Why is the Rio Tinto share price diving 5% on Friday?

a sad looking engineer or miner wearing a high visibility jacket and a hard hat stands alone with his head bowed and hand to his forehead as he speaks on a mobile telephone out front of what appears to be an on site work shed.a sad looking engineer or miner wearing a high visibility jacket and a hard hat stands alone with his head bowed and hand to his forehead as he speaks on a mobile telephone out front of what appears to be an on site work shed.

The Rio Tinto Limited (ASX: RIO) share price is set to finish lower today.

Despite the company not releasing any price-sensitive announcements to the ASX, the mining giant’s shares are currently down 4.94% to $106.19.

This brings its losses this week to more than 8% following a broader market sell-off.

In contrast, the S&P/ASX 200 Index (ASX: XJO) is currently shedding 2.25%.

What’s dragging Rio Tinto lower?

There are a couple of reasons as to why the Rio Tinto share price might be heading south today.

The current decline in iron ore prices is providing a resistance across the mining sector, with the majors down.

Shares in BHP Group Ltd (ASX: BHP) and Fortescue Metals Group Limited (ASX: FMG) are down 3.91% and 4.69%, respectively.

This is leading the S&P/ASX 200 Resources Index (ASX: XJR) to completely erase yesterday’s 0.56% short-lived gain.

As such, the benchmark index for Australian resource companies is falling 3.34% to 5,475.2 points.

With the price of the steel-making ingredient fetching a three-week low of US$131.50 per tonne, investors have turned elsewhere.

The only performing index among a sea of red is the S&P/ASX All Ordinaries Gold (ASX: XGD) sub-industry.

The index is up 2.48% to 6,119.6 points.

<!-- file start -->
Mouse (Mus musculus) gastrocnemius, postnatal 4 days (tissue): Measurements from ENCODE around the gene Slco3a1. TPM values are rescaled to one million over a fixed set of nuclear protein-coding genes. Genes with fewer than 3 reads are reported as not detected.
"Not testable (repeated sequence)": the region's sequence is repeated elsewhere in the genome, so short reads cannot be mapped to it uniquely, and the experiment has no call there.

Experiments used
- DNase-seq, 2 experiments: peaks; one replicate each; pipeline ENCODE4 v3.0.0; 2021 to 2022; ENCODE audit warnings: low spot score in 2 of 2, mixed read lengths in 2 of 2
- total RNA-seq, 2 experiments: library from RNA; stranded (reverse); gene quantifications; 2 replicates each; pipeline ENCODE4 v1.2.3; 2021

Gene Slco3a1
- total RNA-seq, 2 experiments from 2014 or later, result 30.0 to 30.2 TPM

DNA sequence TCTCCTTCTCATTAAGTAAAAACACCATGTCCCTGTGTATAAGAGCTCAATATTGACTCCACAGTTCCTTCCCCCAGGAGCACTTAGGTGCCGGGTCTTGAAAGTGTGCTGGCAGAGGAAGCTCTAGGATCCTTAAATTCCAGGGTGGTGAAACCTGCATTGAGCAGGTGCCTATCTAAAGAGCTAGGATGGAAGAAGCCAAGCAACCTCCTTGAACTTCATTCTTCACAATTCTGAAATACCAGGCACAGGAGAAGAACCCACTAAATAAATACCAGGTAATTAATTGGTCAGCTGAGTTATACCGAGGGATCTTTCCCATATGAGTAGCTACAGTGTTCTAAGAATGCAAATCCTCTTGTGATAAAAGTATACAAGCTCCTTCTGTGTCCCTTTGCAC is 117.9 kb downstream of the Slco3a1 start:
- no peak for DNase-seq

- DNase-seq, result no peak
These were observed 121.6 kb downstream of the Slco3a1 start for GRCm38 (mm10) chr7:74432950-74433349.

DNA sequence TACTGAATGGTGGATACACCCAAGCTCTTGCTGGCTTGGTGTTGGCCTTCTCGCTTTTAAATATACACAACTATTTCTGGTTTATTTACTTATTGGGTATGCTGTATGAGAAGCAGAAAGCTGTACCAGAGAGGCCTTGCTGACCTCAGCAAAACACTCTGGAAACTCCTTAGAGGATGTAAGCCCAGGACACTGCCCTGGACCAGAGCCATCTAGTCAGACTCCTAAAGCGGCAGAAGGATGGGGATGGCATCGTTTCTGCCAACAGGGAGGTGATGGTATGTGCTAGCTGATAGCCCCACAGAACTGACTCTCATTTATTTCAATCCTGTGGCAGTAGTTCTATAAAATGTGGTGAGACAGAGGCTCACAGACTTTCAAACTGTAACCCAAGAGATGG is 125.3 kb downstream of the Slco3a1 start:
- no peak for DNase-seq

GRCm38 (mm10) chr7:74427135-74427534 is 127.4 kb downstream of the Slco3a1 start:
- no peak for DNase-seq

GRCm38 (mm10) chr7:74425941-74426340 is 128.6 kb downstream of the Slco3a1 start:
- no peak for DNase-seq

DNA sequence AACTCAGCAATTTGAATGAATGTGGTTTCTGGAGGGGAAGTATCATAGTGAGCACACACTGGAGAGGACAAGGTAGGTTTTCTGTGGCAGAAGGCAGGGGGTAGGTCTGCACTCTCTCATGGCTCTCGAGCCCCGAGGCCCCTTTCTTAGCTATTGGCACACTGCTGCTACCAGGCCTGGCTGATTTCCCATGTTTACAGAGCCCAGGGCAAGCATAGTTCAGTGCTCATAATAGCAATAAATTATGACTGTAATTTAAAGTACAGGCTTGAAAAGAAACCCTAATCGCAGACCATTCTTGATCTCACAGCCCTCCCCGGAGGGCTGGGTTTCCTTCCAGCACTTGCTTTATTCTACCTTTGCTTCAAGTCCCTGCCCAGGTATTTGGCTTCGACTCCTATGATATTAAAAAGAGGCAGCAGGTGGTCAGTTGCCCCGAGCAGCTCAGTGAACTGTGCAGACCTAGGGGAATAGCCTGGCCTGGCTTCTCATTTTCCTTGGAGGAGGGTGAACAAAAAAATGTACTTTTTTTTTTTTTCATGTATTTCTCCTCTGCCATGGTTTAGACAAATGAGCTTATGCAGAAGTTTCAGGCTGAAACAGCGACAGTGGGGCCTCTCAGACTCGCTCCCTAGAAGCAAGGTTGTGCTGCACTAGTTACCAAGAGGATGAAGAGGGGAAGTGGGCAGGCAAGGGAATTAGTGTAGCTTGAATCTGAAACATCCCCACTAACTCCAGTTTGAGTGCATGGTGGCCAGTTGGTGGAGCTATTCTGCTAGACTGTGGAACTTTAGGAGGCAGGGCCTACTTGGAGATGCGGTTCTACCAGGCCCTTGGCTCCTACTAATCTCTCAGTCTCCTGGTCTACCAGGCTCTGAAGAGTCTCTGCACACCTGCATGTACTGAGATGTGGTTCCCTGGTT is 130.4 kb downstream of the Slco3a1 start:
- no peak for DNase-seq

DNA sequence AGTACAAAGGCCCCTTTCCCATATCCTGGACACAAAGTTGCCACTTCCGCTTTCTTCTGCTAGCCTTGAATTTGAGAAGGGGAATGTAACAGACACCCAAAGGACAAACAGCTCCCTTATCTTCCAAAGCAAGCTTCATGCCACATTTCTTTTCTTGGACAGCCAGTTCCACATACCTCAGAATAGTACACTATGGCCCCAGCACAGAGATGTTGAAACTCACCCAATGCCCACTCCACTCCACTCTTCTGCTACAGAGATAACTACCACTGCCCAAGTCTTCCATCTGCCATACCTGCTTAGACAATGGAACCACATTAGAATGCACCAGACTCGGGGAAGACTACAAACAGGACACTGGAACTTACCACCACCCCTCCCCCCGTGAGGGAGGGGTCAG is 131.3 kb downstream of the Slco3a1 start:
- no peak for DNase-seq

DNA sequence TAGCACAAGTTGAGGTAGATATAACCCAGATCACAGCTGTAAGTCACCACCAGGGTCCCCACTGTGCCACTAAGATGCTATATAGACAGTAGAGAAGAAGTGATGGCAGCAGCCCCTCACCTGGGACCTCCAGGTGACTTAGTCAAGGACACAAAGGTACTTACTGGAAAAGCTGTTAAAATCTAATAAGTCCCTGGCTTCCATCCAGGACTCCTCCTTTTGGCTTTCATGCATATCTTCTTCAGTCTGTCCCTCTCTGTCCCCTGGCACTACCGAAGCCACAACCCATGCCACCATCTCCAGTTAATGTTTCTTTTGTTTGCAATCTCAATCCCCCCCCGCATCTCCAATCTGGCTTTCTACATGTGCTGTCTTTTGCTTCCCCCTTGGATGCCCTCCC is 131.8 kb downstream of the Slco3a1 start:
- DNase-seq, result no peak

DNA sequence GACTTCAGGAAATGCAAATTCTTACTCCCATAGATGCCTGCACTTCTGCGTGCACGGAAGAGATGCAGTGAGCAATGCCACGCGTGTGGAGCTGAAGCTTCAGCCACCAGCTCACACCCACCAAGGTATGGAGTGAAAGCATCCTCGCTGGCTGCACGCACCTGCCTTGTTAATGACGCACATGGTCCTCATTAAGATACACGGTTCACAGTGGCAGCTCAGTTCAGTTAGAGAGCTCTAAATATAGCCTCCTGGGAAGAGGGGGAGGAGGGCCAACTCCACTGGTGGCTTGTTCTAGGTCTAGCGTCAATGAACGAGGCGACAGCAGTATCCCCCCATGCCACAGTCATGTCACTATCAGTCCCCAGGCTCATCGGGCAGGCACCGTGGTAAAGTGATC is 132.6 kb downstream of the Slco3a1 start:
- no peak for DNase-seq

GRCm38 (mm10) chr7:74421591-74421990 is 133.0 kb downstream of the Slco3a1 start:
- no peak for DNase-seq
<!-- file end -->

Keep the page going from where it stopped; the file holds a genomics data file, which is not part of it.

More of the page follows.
Also putting pressure on the Rio Tinto share price is news surrounding China’s plans to set up a centralised iron ore buyer.

According to the Financial Times, the Xi administration is hoping to reduce reliance on Australia’s biggest export.

The move involves Beijing securing lower iron ore prices through larger bulk purchases from its state-owned mining and steel companies.

Notably, this will promote domestic iron ore production and boost investments in bringing mines online inside and outside the country.

Regarded as a key commodity in Rio Tinto’s portfolio, the latest news is particularly significant.

In the financial year ending 31 December 2021, iron ore accounted for 62% of the total group sales revenue.

Rio Tinto share price review

Over the last 12 months, the Rio Tinto share price has dropped 14%.

However, when looking at 2022, the mining outfit’s shares are up around 6%.

Based on today’s price, Rio Tinto commands a market capitalisation of roughly $41.19 billion.

The post Why is the Rio Tinto share price diving 5% on Friday? appeared first on The Motley Fool Australia.

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Motley Fool contributor Aaron Teboneras has no position in any of the stocks mentioned. The Motley Fool Australia’s parent company Motley Fool Holdings Inc. has no position in any of the stocks mentioned. The Motley Fool Australia has no position in any of the stocks mentioned. The Motley Fool has a disclosure policy. This article contains general investment advice only (under AFSL 400691). Authorised by Scott Phillips.

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